Tuesday, December 23, 2008
Brandon Flowers Scrutinized Again
I've already outed myself as a bona fide fan of The Killers. Most of my playlists have at least one song from their albums and just today I gave "Uncle Johnny" a listen. And the past six years have been richer musically on account of my fondness for the band and my renewed appreciation for and continued visitation of the solid artists who have informed them artistically. Whether you like their music or not, The Killers reveal as much about the 'scene' and culture of indie rock by virtue of how they perform, what they wear, and who they like musically as they do via their own art.
The Rolling Stone has a bit about frontman Brandon Flowers and his penchant for not always expressing rightly what he feels, per them.
Frankly, I don't understand why Flowers' speech is worthy of such continued scrutiny. As an artist he needs to express himself. Some journalists are more fascinated by his eye for couture and his personal religious beliefs than they are about his influence on contemporary rock and his own art. To me it makes full sense that Flowers would be the kind of rocker he is. Like basically everyone else, he is multilayered and influenced by various things. Maybe my experiential knowledge of the West has something to do with my unequivocal acceptance of the band's music and Flowers' lyrics. Their music, after all, feels much more authentic to me when I play it out West.
At the end of yet another year, I am grateful to the The Killers' many contributions to my music experience. And to Brandon Flowers' ear and eye for the right indie, synth-pop, rock sounds and 'mad' couture.
Here are two snippets from the piece. The entire article is here.
"Brandon Flowers is having trouble explaining himself. Maybe it's because nothing about him adds up: a couture-wearing synth-pop fanatic who wants to be Bruce Springsteen; a devout Mormon who sings in a decadent Las Vegas rock band. Maybe it's because when Flowers talks, he tends to get in trouble — like when he bragged that Sam's Town, the previous album from his band, the Killers, was "one of the best albums in the last 20 years" before anyone heard it."
"What does he mean by the line that provides his album title, "I want the new day and age," in the song "Neon Tiger"? "It means, I want a new day and age — I think that things could be better," Flowers says, then pauses for nearly 10 seconds, looking down at the table. "I don't feel like I'm allowed to say some of the things that I feel." Why? "I'm too handsome."
Labels: couture, Is Clothing Text, music and creativity, music and culture, music and gender, music and identity, music review, The Killers, The Rolling Stone Magazine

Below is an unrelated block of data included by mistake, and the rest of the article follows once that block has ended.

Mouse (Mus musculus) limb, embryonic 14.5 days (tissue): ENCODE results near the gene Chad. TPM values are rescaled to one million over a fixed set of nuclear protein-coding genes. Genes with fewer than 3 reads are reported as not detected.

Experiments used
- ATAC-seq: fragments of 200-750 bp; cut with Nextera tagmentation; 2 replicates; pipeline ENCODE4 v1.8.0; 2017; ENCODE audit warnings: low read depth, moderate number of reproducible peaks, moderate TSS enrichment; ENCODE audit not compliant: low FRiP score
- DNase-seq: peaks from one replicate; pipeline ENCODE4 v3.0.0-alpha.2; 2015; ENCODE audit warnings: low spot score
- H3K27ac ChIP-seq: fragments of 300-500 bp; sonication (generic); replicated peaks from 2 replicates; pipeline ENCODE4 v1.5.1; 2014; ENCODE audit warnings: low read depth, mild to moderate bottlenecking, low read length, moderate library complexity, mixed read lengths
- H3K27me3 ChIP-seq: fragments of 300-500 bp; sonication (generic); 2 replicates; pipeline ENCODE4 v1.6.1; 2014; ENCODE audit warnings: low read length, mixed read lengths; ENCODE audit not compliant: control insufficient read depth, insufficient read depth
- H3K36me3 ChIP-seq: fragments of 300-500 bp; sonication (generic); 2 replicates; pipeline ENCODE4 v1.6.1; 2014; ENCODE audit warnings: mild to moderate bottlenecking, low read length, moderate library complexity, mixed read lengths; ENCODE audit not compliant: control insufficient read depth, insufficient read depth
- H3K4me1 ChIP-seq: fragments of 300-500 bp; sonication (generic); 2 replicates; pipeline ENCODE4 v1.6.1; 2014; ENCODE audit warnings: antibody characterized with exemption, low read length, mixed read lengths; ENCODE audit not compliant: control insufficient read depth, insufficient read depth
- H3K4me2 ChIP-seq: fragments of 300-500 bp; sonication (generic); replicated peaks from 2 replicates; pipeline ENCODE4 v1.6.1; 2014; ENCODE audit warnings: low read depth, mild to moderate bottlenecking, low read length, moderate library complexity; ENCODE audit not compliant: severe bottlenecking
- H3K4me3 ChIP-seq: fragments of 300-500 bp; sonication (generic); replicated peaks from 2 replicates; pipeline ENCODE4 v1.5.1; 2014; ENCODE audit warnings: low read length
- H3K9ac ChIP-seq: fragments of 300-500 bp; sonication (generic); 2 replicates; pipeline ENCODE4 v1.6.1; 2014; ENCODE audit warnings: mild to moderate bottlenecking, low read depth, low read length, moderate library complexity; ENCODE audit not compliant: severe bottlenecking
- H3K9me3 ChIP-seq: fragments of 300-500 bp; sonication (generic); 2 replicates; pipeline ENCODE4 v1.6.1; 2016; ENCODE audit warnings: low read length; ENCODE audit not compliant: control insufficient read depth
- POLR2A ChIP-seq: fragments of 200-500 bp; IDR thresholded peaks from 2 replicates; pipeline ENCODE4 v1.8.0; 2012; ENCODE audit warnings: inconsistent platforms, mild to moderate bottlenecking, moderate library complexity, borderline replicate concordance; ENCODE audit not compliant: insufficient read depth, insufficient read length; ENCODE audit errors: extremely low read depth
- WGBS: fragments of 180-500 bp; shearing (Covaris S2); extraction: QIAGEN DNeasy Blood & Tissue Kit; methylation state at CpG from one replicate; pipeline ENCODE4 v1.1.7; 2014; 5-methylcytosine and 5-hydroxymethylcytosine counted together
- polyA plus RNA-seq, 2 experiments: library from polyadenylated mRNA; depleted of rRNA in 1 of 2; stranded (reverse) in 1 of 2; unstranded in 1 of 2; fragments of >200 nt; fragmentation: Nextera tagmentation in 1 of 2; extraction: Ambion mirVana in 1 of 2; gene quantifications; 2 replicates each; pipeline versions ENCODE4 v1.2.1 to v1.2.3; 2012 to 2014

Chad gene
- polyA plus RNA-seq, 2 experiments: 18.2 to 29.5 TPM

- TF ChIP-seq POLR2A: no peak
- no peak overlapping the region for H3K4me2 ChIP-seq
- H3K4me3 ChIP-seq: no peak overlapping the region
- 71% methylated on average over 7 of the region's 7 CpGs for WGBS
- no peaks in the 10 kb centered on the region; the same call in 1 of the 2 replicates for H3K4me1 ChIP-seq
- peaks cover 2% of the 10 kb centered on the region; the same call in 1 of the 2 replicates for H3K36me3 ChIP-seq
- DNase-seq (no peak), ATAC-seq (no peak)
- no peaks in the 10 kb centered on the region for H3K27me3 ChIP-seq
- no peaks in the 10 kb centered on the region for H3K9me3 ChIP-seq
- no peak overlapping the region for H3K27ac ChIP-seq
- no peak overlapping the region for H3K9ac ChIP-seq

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How come people are so taken by the fact that he's a Mormon? So, aren't there rockers who subscribe to religion out there?
Let's face it, it's not always easy for not-so-good-looking reviewers to have sympathy for beautiful, talented people. Brandon Flowers happens to be both.
Good piece. A fan too!! And I wish I could 'rock' couture the way Flowers can.
And I actually just thought of Lester Bangs' 'analysis' of beautiful people just now. I wonder what he'd say of B.F.? Since he likes Iggy Pop and all....
Which time zone are traveling to now? Judging from the time of the posts, I thought I'd ask.
Good piece on RS. I suppose rockers always lend themselves to being scrutinized. Especially the good-looking ones. And Flowers seems to be aware of his own good looks. And their power.
And this is an interesting photo. Ronnie Vannucci looks good.
Good piece, thanks.
They represent a theme, I get it. :) It's never just about the music with many music lovers.
"Some journalists are more fascinated by his eye for couture and his personal religious beliefs than they are about his influence on contemporary rock and his own art."
I suppose things like being a Mormon, staying away from the rock scene, well, as much as he seems to be able to, and his good eye for high fashion are some of the things that 'mark' him. And in the rock business it's all about asserting individuality in an otherwise pretty conforming business. Rebels conform too. To rebellion, that is.
But I agree. His words are put under the magnifying glass a tad too much. And I like too. What he says has no bearing on how I react to his music. Guy gets music.
People like when things fit into molds that make sense to them. Flowers doesn't fit into any such molds. That is why he is overly scrutinized.
But frankly, I don't think he minds.
At times scrutinized attention brings much creativity, too. It makes the artist aware of the unspoken truths about him/herself.
His 'differences' are part of the hype. Let's see, he's a native Vegas guy who grew up in Utah. And his flare for costumes and religion is too hard to understand for some?!?
Good music can only be good if it's informed by different life experiences.
So, when Flowers says 'I'm too handsome,' is he using his beauty as a reason or cause?
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